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Three vendors still stalking storage virtualization
This article is part of the Storage magazine issue of Vol. 10 Num. 1 March 2011
Overwhelmed by all the buzz around server virtualization? There are still solid alternatives -- with real benefits -- to virtualizing storage systems. External storage virtualization (ESV) is the use of intelligent storage controllers that provide volume management, data management and protection features by creating a virtual storage system using external hardware and capacity. The goal of ESV is to consolidate management and intelligent features, and to enable tiering and heterogeneous replication. If you implement a high-end intelligent ESV system, you can scale with lots of dumber and less-expensive systems behind it, creating a great balance of high-end capabilities with lower cost hardware. This all looks good on paper, but if the value proposition is so apparent, why hasn't ESV become the dominate storage infrastructure in our data centers? There are several reasons why ESV isn't pervasive. The first is that there are only a handful of leading vendors providing ESV solutions, including Hitachi Data Systems, IBM and NetApp...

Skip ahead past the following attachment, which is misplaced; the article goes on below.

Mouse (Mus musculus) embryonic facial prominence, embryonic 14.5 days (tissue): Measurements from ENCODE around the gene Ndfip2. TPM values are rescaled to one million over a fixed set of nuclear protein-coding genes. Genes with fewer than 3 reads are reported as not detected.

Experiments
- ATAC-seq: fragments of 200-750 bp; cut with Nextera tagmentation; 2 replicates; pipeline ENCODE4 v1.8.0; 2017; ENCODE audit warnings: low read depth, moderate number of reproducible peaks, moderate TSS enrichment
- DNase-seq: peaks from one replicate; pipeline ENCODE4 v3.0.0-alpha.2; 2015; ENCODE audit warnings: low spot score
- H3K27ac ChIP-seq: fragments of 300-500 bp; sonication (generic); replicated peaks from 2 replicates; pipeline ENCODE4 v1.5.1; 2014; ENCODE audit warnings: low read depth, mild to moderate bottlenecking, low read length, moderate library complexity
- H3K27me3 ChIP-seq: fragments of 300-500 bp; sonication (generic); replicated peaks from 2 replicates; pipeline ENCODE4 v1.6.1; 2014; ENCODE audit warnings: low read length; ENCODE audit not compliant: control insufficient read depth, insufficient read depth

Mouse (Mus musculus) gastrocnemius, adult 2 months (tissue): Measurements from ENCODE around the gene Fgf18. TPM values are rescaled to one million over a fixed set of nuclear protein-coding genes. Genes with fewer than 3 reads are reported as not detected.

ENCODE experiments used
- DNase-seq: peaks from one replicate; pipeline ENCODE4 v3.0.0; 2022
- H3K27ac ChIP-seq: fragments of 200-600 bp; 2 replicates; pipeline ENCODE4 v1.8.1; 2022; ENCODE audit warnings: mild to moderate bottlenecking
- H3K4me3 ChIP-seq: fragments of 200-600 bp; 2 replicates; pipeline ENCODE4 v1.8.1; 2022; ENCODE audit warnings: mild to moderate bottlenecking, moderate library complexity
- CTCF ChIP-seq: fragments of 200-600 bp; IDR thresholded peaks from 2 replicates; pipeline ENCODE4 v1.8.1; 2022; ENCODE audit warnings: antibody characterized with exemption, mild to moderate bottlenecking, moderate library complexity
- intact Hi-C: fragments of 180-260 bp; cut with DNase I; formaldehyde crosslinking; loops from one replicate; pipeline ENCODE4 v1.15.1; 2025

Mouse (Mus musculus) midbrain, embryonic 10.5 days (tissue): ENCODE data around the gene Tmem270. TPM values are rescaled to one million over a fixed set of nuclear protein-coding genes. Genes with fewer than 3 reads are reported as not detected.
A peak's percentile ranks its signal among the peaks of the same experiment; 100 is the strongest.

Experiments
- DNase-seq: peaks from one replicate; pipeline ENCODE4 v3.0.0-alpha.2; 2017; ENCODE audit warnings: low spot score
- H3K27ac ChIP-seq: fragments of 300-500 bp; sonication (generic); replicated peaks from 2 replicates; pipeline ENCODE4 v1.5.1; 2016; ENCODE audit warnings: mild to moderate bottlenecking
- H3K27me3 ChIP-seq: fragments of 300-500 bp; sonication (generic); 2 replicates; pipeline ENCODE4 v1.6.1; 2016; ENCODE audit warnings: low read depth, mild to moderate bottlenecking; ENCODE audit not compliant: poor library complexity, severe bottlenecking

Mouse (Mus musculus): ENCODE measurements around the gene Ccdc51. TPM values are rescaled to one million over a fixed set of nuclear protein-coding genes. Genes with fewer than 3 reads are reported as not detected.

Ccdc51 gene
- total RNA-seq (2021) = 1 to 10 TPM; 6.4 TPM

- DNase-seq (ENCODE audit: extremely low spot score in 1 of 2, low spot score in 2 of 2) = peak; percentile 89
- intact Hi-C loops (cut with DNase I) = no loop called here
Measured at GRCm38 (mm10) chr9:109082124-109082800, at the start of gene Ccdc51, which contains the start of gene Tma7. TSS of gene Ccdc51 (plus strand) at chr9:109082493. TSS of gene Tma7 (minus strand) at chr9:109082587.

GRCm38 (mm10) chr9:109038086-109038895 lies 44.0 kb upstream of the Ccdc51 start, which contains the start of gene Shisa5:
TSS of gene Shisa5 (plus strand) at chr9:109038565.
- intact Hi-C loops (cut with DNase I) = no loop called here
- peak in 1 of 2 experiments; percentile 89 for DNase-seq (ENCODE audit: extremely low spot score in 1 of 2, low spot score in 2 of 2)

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Features in this issue
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Columns in this issue
For the last few years our focus has been on storage capacity and dealing with astronomical data growth rates. In the process, we've overlooked storage performance, but promising developments are afoot.
Overwhelmed by all the buzz around server virtualization? There are still solid alternatives -- with real benefits -- to virtualizing storage systems.
A recent ESG survey indicates that investments in cloud services and related infrastructure will increase in 2011, meaning the much-hyped technology may start to hit its stride in the real world.
As Ethernet continues to navigate its roadmap on the way to 100 Gbps, it looks like it might take over all networking chores in the data center.